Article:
August 12, 2008
Long have we dreamed of pouring our black and tans through the back of a turtle. Now, we can live that dream with the Brutul Lagerhead. It's got a clever name, it's cuter than a bent-up spoon if you're trying to get your special lady into black and tans, and it has an included bottle opener. Not too shabby for ten bucks.
Brutul [via Boing Boing]
August 6, 2008
There seems to be some kind of attrition rule for beer and wine glasses in our house - we can never have more than a few of each. That's probably because the more people drink, the more likely they are to drop or knock over their glass. That's why we like the idea of these sturdy-looking beer and wine glasses made from recycled auto windshields. The bonus is they're thick and strong and made from safety glass; we just hope they washed all the bugs off 'em before they turned them into drinking vessels.
Uncommon Goods [via Uncrate]
August 4, 2008
A while back, we posted a story about the resurrection of Naragansett Beer - it was going back to its old formula and presumably, its old glory days. This was welcome news to fans of the original brew, which was inextricably linked for many in the Rhode Island and Boston areas with good times. It looks like Schlitz (y'know - the beer that made Milwaukee famous?) will be getting the same "how's your father" in coming months.
Schlitz's owner, Pabst Brewing Co., is re-creating the old formula, using notes and interviews with old brew masters. The maker of another nostalgic favorite, Pabst Blue Ribbon, it hopes baby boomers will reach for the drink of their youth, otherwise known as "The Beer That Made Milwaukee Famous." They also want to create a following among younger drinkers who want to know what Grandma and Grandpa drank.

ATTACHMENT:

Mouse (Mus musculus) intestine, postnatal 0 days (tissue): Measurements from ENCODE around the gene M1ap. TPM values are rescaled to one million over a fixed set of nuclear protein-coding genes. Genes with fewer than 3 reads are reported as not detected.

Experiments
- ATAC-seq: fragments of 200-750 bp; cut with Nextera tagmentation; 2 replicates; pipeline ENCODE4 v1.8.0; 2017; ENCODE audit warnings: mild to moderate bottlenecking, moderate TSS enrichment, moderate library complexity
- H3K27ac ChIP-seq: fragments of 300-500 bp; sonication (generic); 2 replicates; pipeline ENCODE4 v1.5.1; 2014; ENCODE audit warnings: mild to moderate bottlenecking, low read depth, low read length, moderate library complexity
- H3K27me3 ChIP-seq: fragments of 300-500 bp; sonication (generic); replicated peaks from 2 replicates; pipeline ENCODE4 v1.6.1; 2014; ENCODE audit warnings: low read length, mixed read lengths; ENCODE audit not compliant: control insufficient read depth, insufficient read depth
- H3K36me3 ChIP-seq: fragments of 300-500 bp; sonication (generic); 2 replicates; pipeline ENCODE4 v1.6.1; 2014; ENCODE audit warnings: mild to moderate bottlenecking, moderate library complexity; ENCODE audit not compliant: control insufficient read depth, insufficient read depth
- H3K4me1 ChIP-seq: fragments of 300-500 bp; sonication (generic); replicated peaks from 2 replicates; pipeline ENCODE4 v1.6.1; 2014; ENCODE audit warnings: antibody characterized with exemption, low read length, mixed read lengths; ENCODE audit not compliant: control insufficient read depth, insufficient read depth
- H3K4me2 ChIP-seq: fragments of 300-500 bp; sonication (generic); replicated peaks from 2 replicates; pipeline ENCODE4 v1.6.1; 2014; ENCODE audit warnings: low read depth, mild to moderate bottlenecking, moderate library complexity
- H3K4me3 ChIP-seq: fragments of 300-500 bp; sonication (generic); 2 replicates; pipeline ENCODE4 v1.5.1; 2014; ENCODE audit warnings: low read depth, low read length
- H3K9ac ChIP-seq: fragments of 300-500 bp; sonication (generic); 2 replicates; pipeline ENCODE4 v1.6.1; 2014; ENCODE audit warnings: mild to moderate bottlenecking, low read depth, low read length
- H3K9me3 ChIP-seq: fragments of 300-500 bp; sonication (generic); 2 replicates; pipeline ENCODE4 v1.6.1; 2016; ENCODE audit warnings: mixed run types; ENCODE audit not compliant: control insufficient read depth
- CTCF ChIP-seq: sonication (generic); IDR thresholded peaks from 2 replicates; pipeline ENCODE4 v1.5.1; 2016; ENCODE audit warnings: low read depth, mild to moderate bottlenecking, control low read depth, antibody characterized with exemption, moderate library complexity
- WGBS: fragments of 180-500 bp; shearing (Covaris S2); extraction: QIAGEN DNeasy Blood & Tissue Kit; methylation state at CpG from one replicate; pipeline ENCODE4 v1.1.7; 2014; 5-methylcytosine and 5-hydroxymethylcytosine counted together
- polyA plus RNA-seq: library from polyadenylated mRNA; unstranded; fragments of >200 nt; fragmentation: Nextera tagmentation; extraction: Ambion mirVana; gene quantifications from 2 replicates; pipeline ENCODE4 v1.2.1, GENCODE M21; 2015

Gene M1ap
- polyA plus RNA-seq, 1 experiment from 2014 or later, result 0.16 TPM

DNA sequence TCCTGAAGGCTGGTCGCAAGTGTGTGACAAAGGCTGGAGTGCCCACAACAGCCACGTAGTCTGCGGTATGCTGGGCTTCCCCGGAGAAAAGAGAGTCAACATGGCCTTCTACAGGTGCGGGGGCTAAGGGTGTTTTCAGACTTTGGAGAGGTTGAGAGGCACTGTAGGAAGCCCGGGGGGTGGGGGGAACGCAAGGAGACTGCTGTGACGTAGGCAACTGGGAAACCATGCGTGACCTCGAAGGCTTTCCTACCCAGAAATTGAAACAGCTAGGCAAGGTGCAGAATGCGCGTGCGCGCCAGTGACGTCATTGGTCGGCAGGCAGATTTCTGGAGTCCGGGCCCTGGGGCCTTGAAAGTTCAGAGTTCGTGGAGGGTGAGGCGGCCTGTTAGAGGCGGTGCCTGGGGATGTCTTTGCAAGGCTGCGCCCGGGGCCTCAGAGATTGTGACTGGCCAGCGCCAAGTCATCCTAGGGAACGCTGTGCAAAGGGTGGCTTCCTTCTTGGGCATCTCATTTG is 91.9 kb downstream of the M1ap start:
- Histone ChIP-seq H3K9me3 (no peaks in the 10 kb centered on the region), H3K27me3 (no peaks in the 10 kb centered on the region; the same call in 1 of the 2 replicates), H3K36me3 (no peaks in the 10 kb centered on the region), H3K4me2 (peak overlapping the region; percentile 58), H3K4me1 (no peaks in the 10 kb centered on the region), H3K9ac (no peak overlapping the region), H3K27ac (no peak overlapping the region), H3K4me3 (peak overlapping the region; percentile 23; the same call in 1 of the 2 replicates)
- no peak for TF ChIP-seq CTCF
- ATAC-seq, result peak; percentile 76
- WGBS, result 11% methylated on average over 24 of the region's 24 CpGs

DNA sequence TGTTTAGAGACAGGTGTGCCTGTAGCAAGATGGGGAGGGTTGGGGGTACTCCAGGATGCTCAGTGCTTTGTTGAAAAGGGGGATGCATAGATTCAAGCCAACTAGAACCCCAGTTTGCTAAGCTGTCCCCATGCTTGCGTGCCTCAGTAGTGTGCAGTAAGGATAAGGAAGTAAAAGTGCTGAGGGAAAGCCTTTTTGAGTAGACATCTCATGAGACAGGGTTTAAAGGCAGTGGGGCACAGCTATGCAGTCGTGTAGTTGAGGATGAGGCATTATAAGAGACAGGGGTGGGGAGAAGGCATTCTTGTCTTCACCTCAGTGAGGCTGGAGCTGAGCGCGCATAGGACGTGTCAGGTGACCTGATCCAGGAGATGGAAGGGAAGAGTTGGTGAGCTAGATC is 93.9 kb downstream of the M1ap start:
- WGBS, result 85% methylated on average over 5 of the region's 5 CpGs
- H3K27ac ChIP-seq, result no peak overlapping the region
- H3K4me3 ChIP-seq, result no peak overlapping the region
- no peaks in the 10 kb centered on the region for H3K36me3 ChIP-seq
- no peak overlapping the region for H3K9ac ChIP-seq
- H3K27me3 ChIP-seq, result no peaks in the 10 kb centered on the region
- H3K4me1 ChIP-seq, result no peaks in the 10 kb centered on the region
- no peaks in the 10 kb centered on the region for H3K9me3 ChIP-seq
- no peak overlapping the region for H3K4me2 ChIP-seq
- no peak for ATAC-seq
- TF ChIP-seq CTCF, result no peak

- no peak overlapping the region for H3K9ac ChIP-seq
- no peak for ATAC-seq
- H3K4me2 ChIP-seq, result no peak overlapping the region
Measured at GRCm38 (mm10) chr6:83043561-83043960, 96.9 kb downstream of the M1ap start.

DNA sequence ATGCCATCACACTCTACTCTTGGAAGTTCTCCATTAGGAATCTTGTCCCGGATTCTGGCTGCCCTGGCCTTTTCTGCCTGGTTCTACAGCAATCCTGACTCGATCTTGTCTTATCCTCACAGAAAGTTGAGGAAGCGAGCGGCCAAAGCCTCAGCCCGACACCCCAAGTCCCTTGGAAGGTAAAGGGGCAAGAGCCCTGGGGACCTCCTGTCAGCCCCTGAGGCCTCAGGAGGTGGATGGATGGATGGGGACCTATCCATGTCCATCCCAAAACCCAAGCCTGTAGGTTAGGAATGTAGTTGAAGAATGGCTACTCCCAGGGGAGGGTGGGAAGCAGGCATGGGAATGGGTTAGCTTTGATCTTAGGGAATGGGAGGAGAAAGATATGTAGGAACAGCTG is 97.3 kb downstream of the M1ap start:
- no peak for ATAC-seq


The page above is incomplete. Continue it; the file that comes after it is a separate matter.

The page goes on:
via Dallas News
July 14, 2008
Yep, you read that right - American beer juggernaut Anheuser Busch is being bought out by a foreign company. We should've read the writing on the wall back when AB started mucking around making horrible-tasting hard liquor, but we really didn't think about it much. We have two questions - A) will they still be able to go with red state marketing campaigns if they're not owned by 'Mericans, and B) will they be able to create a Budweiser beer that doesn't taste vaguely of Clydesdale piss?
InBev is the world's second largest beer maker, with brands that include Stella Artois and Becks.
The deal must be approved by shareholders and European and U.S. antitrust regulators. The merger will produce the fourth-largest consumer product company worldwide.
July 9, 2008
Ahhhh, flip cup, the sport of kings. For too long, this game has been the overlooked drinking game, or what you play when you have cups for Beirut but no ping pong balls. We just got an email from some folks, appropriately named "The Flip Cup Guys," looking to change that by organizing the world's largest Flip Cup Tournament. We're hoping they can do for FC what the World Series did for beer pong.
Keep reading for more information.
Continue reading: "Flip Cup Guys Host World's Largest Flip Cup Tournament"
June 20, 2008
We've been noticing a disturbing trend lately, in the fact that a lot of restaurants are starting to serve their beer in smaller glasses. Yeah, there's still the chance to get the 30 ounce monstrosity at Applebee's or something, but we've been noticing "Lady Pints" (glasses closer to a half pint than a full one) popping up all over the place. For some reason in our area, it's most prevalent when you order Smithwick's. Apparently, we're not the only ones noticing it, and there's something even more insidious than truly smaller glasses - the use of "falsies."